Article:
Weekend Roundup: Celebrating the J.F.K. Promenade, Van Ness BRT improving service
...and Caltrain starts testing its new trains at its facility in San Jose
Here are a few Streetsblog news nuggets to start your weekend.
Celebrating the J.F.K. Promenade victory!
A couple of hundred professional and part-time advocates, lawmakers, and their children came to Golden Gate Park next to the Conservatory of Flowers Thursday to eat tacos and cake and celebrate a long-fought, victory for safe streets. Notable attendees included David Miles, the Godfather of Skating, seen in the lead image, who has campaigned for over 40 years for car-free J.F.K. Also present was State Senator Scott Wiener, whose legislation, S.B. 288, made it possible. Without it, the Promenade would still be tied up in years of hearings and lawsuits under the California Environmental Quality Act, which has famously been misused in the past to block bike and ped safety projects. No doubt the de Young and other enemies of safe streets already have their lawyers sharpening their pencils, looking for another way to bring speeding, cut-through traffic back to J.F.K. But S.F. City Attorney David Chiu, who was at the party, will be ready.
I can’t adequately express this feeling in words. Long Live the JFK Promenade pic.twitter.com/cww4X8RDK5
— Christopher Kidd (@BikeBlogChris) April 29, 2022
All in all, it was a wonderful celebration of a long, exhausting fight that paid off with the biggest victory for safe and livable streets since the tear-down of the Embarcadero freeway. Congrats to everyone!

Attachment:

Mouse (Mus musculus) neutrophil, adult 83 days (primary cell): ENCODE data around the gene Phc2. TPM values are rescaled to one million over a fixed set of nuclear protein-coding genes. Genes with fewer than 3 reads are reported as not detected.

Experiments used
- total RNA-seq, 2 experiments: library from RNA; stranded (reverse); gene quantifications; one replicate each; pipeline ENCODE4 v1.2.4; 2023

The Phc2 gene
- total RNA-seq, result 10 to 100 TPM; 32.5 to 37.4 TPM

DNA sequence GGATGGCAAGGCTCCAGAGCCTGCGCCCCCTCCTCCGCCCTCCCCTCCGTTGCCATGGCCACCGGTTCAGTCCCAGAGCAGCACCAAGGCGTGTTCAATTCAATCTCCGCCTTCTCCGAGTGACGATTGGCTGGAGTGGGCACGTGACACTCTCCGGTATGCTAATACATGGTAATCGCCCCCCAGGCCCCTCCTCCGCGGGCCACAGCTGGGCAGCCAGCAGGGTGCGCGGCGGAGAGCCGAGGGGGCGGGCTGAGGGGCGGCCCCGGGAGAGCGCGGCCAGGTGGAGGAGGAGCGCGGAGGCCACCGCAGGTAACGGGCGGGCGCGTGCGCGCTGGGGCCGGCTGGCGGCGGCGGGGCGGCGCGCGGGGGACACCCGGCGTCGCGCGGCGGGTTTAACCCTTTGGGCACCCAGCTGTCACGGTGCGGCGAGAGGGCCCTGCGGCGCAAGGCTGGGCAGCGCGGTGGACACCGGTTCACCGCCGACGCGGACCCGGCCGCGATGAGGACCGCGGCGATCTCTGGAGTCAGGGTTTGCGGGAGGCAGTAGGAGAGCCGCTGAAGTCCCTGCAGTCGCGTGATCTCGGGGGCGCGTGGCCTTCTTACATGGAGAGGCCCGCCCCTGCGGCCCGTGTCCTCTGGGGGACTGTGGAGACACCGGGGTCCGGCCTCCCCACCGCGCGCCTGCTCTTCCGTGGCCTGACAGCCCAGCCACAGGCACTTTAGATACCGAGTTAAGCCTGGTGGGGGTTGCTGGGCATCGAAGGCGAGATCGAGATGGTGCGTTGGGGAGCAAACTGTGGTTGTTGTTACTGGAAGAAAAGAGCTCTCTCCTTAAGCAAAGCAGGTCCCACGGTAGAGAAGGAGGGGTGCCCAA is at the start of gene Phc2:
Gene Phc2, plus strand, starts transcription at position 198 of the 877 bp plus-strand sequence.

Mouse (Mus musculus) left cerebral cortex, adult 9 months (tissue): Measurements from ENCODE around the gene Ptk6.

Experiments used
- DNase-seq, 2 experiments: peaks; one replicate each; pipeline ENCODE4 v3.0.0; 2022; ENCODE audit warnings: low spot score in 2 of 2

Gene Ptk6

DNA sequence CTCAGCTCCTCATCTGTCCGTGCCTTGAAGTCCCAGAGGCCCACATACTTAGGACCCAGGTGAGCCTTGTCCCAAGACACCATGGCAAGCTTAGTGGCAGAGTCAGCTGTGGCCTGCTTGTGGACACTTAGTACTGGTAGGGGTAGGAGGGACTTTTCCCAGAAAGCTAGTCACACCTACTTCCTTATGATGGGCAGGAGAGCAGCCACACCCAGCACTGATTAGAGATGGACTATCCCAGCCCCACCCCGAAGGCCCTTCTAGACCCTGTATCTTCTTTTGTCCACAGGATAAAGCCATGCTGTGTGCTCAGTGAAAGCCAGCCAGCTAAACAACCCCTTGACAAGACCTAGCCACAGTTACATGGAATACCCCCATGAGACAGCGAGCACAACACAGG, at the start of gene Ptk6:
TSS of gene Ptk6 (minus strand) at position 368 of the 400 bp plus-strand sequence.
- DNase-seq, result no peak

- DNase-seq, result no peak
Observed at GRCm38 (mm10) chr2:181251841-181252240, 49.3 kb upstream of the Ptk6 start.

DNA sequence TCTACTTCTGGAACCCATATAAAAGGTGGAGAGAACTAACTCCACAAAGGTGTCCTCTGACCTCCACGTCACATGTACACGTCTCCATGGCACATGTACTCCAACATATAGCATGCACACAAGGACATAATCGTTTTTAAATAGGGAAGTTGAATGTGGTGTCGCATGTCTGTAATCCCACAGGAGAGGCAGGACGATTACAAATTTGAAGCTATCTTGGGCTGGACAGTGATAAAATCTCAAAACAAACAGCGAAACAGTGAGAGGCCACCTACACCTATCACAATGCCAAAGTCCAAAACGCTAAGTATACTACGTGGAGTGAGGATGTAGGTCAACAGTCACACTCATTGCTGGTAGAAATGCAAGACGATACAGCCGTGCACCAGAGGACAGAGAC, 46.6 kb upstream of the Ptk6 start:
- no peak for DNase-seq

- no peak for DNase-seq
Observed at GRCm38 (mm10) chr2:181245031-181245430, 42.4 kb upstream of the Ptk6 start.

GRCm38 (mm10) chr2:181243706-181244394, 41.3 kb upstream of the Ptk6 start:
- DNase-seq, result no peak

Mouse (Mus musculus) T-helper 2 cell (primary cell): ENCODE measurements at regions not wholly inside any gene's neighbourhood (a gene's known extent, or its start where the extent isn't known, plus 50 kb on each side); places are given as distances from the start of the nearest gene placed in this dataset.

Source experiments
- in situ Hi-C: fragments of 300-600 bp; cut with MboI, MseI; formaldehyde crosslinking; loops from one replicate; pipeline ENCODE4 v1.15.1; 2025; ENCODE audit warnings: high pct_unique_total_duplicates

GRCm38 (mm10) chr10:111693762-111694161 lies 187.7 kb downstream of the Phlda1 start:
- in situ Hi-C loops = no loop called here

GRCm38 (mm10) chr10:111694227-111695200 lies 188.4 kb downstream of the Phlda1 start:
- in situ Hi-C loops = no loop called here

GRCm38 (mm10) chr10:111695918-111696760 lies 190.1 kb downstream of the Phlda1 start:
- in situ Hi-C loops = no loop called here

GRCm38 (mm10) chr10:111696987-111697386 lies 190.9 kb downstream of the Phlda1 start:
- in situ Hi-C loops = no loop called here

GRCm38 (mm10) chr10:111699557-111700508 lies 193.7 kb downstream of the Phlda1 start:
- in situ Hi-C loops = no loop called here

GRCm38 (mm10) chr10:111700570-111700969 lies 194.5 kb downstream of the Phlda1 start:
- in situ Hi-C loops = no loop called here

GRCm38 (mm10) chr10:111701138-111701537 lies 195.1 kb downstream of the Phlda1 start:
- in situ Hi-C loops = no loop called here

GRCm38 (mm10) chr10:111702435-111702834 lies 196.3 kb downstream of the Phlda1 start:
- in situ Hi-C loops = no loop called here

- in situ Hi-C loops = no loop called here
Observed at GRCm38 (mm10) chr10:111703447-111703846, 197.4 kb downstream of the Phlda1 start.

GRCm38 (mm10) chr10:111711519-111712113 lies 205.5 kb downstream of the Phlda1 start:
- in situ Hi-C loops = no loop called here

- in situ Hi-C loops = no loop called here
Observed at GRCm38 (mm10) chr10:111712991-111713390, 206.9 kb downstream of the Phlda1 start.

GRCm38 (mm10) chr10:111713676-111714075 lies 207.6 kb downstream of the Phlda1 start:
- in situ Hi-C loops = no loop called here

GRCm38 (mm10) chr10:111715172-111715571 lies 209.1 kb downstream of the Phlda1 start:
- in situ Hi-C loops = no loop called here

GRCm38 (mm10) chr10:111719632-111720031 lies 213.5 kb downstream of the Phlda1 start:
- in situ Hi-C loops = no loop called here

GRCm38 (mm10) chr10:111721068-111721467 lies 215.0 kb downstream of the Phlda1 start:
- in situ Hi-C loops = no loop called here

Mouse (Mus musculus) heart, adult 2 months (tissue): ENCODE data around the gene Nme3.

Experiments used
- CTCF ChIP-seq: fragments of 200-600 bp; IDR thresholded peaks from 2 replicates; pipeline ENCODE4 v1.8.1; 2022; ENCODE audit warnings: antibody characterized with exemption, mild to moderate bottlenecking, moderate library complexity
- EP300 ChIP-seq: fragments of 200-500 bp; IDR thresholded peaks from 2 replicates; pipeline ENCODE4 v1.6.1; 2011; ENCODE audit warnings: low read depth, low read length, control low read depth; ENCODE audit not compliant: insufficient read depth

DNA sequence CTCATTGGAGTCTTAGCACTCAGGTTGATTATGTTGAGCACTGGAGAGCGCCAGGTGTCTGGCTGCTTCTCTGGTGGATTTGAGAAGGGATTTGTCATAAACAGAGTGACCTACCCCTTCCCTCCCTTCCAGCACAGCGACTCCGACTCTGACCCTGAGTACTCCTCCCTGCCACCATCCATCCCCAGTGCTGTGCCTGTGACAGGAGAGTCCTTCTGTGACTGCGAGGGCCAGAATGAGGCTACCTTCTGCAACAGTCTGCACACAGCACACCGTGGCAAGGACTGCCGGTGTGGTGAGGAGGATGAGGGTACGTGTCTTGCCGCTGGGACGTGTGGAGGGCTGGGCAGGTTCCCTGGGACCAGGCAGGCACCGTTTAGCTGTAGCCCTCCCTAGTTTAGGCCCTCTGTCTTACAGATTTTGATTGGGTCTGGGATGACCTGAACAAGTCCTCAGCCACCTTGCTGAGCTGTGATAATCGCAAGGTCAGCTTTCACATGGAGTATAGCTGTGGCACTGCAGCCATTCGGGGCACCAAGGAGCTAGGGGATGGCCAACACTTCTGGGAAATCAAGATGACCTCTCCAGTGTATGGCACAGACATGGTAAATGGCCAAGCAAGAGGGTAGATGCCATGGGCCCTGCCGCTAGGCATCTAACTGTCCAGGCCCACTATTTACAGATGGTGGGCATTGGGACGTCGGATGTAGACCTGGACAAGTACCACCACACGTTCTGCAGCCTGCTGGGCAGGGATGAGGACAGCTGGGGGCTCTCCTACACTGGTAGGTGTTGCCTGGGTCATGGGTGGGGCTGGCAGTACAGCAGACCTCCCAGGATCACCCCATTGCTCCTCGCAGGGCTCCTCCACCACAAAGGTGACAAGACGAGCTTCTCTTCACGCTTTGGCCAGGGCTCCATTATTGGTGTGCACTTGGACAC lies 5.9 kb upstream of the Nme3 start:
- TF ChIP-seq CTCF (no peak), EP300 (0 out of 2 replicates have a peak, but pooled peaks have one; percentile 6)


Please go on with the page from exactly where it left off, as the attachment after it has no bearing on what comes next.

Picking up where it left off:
Van Ness Bus Rapid Transit already saving time for riders
The long awaited Van Ness Bus Rapid Transit project opened on April 1. So how’s it doing? An SFMTA update already shows significant time savings, as in this chart below from an upcoming Muni staff presentation:
The report also shows that reliability has increased, with travel time variability decreased by up to 26 percent northbound and 55 percent southbound.
None of this should come as a surprise: if transit is given its own lanes, instead of being left to the vagaries of traffic congestion, of course it will perform better. The question now is when is the city going to get private cars out of the way on all of its major bus and light-rail routes?
Caltrain switching on its new trains
Streetsblog broke the news last month that Caltrain’s first electric trainset had arrived. Caltrain has announced it is now testing the new equipment at its “Central Equipment and Maintenance Facility.”
From a Caltrain release:
The new trains will go through different testing phases, from static to simulated, and eventually bigger system-wide testing that will ensure that all components of Caltrain Electrification function seamlessly together.
For now, according to published statements from Caltrain, this means testing doors, air conditioners, lights and other features. The entire testing procedure for the rolling stock should last about two years. If all goes according to plan (maybe don’t say that out loud) the overhead wire will be ready by then and Caltrain electric service will begin.